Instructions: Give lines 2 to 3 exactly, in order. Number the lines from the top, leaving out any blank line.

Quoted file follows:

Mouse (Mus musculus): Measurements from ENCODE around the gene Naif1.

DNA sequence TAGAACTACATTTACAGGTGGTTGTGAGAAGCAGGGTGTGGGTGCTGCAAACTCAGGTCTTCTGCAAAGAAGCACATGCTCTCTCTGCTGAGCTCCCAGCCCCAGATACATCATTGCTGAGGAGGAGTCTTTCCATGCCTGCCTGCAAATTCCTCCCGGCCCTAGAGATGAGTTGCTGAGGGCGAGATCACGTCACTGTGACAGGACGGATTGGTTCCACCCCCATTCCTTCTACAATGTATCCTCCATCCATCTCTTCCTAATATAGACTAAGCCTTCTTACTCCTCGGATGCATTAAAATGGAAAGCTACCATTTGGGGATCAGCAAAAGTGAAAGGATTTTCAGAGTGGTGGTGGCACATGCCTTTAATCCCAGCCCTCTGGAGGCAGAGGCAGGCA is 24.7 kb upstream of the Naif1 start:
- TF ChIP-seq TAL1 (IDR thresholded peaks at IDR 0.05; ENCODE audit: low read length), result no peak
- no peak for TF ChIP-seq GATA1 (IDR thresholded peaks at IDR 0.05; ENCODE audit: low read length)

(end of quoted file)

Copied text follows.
DNA sequence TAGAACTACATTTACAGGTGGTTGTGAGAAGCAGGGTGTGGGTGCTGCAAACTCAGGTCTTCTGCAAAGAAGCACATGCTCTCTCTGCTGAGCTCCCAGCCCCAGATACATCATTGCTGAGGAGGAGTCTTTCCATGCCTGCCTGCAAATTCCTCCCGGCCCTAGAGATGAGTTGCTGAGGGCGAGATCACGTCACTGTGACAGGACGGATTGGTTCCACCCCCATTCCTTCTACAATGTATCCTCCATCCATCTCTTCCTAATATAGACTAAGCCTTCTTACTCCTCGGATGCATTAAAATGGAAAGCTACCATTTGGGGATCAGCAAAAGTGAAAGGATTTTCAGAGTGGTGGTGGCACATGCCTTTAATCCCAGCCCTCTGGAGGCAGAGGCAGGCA is 24.7 kb upstream of the Naif1 start:
- TF ChIP-seq TAL1 (IDR thresholded peaks at IDR 0.05; ENCODE audit: low read length), result no peak